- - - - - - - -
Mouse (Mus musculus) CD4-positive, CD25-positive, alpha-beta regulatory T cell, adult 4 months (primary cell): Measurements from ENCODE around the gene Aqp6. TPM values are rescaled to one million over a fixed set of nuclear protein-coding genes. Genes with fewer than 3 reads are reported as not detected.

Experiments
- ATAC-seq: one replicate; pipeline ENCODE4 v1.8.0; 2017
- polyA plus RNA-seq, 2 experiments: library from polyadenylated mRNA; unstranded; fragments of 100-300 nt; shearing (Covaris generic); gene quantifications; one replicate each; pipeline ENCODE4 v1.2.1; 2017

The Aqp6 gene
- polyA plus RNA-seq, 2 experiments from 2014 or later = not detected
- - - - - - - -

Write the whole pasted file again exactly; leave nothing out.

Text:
Mouse (Mus musculus) CD4-positive, CD25-positive, alpha-beta regulatory T cell, adult 4 months (primary cell): Measurements from ENCODE around the gene Aqp6. TPM values are rescaled to one million over a fixed set of nuclear protein-coding genes. Genes with fewer than 3 reads are reported as not detected.

Experiments
- ATAC-seq: one replicate; pipeline ENCODE4 v1.8.0; 2017
- polyA plus RNA-seq, 2 experiments: library from polyadenylated mRNA; unstranded; fragments of 100-300 nt; shearing (Covaris generic); gene quantifications; one replicate each; pipeline ENCODE4 v1.2.1; 2017

The Aqp6 gene
- polyA plus RNA-seq, 2 experiments from 2014 or later = not detected